Friday, 26 November 2010

Learning Skills and the Progress Quest Problem

I've ended up with a fairly mixed feeling over the Learning Skills removal, so I thought I'd blog about it.

On the plus side:
It's not entirely clear to me what function learning skills were supposed to have. It looks like they were designed to promote specialisation, which is something that EvE does in a variety of ways. The fundamental problem with that is that a) they didn't do that very well and b) they did it early in a character's life, rather than late.

On (a) - rather than promoting specialisation, they were just a requirement that the majority of people trained up, as early as they could bear to. Most EveMon plans I came up with had an extensive period of learning skill training to optimize them. I trained some, played hookey on others, because I wanted the useful stuff earlier.

(b) is poor game design, and this is the same reason that CCP introduced attribute remaps and changed character creation. It's not as easy in EVE to start over with a new character as it is in some other games. Penalising a character forever for their early choices is a poor idea - you want people to try it, get into it and /then/ specialise once they understand the choices they're making. Now, learning skills could always be trained up, so you could de-specialise in one direction and move in another. But that's the opposite of the way you actually want it to be - if they did anything at all, they created a bubble of specialisation that started early then went away.

Now the minus side:
Players want to progress. In other MMO's, this has largely become the sole purpose. Actually playing and enjoying the game seems to be a foreign concept - if it's not maximising your XP per hour, or getting you a cool item, it's not worth doing. EVE has slightly less of this, but the desire to progress is still an important driver.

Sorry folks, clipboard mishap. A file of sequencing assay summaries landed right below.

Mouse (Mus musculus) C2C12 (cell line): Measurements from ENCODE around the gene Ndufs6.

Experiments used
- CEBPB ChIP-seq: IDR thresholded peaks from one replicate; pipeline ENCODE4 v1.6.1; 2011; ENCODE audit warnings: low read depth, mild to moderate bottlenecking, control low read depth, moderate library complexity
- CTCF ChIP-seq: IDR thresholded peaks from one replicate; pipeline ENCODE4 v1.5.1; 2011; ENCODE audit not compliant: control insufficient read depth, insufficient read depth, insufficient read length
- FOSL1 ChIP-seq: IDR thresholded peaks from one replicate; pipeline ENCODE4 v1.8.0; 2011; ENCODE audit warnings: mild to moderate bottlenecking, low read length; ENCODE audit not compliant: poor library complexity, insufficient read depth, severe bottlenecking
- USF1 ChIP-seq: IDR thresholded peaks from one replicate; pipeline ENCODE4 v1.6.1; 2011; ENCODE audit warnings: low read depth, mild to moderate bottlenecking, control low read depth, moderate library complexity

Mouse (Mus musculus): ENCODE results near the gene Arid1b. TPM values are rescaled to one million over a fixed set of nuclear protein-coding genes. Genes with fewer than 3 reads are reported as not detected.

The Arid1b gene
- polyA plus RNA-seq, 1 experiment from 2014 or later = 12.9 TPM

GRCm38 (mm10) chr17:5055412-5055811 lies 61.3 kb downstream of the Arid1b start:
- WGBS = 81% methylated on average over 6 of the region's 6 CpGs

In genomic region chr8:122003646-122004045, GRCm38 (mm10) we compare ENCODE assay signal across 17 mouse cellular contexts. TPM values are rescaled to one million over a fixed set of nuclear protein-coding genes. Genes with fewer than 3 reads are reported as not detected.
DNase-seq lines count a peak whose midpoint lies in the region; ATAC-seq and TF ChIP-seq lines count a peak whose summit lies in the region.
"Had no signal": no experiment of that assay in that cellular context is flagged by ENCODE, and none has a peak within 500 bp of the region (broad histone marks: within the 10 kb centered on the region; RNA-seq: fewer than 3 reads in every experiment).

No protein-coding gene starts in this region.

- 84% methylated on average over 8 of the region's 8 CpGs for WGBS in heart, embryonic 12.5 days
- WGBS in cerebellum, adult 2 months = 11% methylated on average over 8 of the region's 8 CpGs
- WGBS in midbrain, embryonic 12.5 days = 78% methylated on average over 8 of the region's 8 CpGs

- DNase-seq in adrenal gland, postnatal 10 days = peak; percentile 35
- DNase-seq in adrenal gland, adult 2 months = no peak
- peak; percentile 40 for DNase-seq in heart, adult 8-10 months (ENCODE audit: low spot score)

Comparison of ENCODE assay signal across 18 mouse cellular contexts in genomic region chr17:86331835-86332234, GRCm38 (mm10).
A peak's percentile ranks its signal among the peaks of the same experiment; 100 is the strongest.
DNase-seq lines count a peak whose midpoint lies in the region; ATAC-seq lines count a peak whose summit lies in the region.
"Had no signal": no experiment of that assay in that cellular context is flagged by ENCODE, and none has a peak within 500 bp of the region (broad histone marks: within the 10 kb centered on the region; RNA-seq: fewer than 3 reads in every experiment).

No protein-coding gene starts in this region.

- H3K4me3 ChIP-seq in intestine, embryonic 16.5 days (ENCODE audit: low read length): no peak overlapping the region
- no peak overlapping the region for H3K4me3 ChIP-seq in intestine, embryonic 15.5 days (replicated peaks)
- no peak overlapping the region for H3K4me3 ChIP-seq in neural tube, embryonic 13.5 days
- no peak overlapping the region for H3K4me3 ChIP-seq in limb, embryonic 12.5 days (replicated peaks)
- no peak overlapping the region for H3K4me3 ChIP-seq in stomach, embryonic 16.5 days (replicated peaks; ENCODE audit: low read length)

It's a driver that eats games, though. Because players are always going to want to progress faster. Everything that impedes progress is an obstacle that ideally will be removed. It's important that the owners of the game resist this. Yes, remove things that are unintentional blocks, but don't remove things that you want characters to have to do. Everquest made a horrible error when they introduced "The Planes of Power" (and to a lesser extent, "The Shadows of Luclin" - suddenly, the world went from being a big and dangerous place where travelling was an often exciting and significant prospect, to it being an easy pop across two continents to pick up lunch. That was the point that the game became less interesting to me. The desire of players to progress quicker is an insatiable monster, and it eats games and spits them out as pale shadows of what they once were.

Particularly pernicious is the desire of new players to be super-duper powerful. They will always couch it as "being able to compete", but it's a sham. EVE is already a game in which it's possible to be useful to and active in a corp remarkably quickly. Here's a frigate, there's a warp disruptor, go tackle. Or whatever. Be the little guy for a while. Because, actually, being the little guy is fun. Don't try to win the game in the first week of playing it - you won't be able to, and if you were, you'd hate the game and be done with it in weeks.